the classified 2004 report of Maj. Gen. Antonio Taguba on prisoner abuse at Abu Ghraib prison clearly fit the court's description of national defense information that is closely held by the government. Moreover, its unauthorized disclosure was likely to, and did in fact, harm the United States. And yet that disclosure also served an important national purpose in prompting a public debate over U.S. policy on prisoner detention and interrogation.

But under Judge Ellis' new interpretation, those reporters and others who communicated this information to the public could apparently be prosecuted under the Espionage Act.

Under Judge Ellis' interpretation, it also seems the federal government could prosecute reporters at the Washington Post and New York Times for their reports on secret prisons, NSA surveillance, and other classified counter-terrror activities.

Steve:
I confess it's hard for me to see how the Abu Ghraib report fits within the definition of information related to the national defense.

In what sense did disclosure harm the United States? Because somewhere out there, a jihadi was enraged by what they read? This would seem to be a difficult element of the crime to establish.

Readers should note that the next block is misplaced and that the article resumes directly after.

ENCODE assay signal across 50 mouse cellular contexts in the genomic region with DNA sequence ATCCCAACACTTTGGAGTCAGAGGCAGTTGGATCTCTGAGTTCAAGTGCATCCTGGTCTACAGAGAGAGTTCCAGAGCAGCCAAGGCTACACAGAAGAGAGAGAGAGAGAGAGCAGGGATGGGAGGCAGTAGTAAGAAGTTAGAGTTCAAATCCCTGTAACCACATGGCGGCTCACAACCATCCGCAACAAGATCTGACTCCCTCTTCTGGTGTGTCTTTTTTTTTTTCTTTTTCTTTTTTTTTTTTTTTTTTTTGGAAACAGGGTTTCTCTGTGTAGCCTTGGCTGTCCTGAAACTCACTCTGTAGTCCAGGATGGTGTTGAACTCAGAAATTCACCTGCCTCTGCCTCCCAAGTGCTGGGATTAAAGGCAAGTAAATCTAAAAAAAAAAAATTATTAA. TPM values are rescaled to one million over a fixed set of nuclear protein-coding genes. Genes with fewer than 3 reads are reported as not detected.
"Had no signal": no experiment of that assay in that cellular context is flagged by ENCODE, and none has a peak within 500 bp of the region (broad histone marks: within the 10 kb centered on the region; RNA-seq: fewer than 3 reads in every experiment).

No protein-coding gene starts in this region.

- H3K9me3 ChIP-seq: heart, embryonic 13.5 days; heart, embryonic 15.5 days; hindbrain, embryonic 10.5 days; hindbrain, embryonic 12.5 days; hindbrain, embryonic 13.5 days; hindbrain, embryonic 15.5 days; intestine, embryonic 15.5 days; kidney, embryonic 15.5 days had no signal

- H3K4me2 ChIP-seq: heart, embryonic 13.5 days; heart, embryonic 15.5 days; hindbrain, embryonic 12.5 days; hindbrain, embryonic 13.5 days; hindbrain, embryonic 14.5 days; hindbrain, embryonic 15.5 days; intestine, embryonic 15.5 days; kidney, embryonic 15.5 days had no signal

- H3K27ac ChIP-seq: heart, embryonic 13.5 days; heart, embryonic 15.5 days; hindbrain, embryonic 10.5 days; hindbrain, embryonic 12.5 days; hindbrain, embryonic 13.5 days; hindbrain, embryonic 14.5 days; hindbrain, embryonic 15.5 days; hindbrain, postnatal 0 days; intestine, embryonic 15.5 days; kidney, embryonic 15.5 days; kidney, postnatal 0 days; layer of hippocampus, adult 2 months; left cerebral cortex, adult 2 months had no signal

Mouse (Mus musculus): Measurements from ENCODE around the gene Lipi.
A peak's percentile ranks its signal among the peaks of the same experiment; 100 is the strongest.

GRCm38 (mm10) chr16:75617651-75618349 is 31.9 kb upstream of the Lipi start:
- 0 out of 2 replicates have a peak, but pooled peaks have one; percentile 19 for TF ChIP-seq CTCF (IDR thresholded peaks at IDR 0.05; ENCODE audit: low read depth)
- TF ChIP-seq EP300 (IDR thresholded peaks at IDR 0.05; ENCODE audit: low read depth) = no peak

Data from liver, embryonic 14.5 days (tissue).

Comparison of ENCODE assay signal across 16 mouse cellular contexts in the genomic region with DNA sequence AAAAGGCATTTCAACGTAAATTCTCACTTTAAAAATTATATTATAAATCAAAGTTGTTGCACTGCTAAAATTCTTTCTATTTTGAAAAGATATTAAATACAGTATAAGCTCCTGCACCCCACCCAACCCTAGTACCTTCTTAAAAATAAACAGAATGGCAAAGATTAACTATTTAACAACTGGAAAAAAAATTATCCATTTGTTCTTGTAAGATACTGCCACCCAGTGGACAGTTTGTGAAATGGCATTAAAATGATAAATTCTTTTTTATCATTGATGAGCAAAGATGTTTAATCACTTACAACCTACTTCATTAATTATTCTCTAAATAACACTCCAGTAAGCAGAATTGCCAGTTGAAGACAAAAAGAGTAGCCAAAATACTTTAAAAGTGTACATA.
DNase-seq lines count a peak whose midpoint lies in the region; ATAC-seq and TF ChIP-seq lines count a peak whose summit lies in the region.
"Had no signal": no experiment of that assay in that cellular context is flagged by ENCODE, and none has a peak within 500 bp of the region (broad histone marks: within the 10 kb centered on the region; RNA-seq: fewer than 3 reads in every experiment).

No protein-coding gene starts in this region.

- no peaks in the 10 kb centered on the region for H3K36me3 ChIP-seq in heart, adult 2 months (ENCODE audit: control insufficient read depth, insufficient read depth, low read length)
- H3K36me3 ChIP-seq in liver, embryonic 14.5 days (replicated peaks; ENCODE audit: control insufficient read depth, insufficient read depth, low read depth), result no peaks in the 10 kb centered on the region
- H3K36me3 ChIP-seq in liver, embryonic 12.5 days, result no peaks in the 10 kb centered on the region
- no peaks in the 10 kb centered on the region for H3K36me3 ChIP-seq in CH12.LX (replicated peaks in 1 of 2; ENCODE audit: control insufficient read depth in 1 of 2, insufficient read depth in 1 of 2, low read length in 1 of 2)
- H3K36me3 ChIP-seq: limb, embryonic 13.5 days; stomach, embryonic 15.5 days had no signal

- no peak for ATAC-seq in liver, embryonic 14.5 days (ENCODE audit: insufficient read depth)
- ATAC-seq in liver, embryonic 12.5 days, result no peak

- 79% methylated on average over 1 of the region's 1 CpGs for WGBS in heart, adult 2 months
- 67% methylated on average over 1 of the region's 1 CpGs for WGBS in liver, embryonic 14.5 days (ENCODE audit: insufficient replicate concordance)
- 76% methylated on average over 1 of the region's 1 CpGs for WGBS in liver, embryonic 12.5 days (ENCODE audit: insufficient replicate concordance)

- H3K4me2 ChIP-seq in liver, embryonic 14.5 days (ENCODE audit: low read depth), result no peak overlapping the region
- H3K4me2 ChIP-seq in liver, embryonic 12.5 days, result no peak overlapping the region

Harm to the United States, under the precedents, seems like it has to be more than simply a case of bad PR.
8.10.2006 5:47pm
Anderson (mail) (www):
I hope we will hear from one of the VC's First-Amendment experts on whether the freedom of the press presents any countervailing factors that did not apply in the instant case.
8.10.2006 5:51pm
Third Party Beneficiary (mail):
"In what sense did disclosure harm the United States? Because somewhere out there, a jihadi was enraged by what they read?"

Yes, there has to be some sort of limiting principle. If "harm" is defined that broadly, the First Amendment is effectively a dead letter vis a vis government documents -- classify everything and then, if it is leaked, claim that the release brought the American government into disrepute and diminished American standing in the world, thereby encouraging America's enemies.
8.10.2006 5:53pm
Ralph Hitchens (mail):
(I mentioned this once before, recently, somewhere on the net.) Back in the late 80s or early 90s the Washingtonian Magazine profiled Bob Woodward. Accompanying the article was a photo of Bob at home in his study, comfortably ensconced in an armchair, and on the table next to him rested a stack of documents. The top document in the pile was clearly identifiable (to those of us "in the business" as a NSA SIGINT report. White cover with a certain pattern of red &black stripes, logo in the right place, as I recall. I hope Bob won't leave himself open to prosecution by allowing such a photograph these days.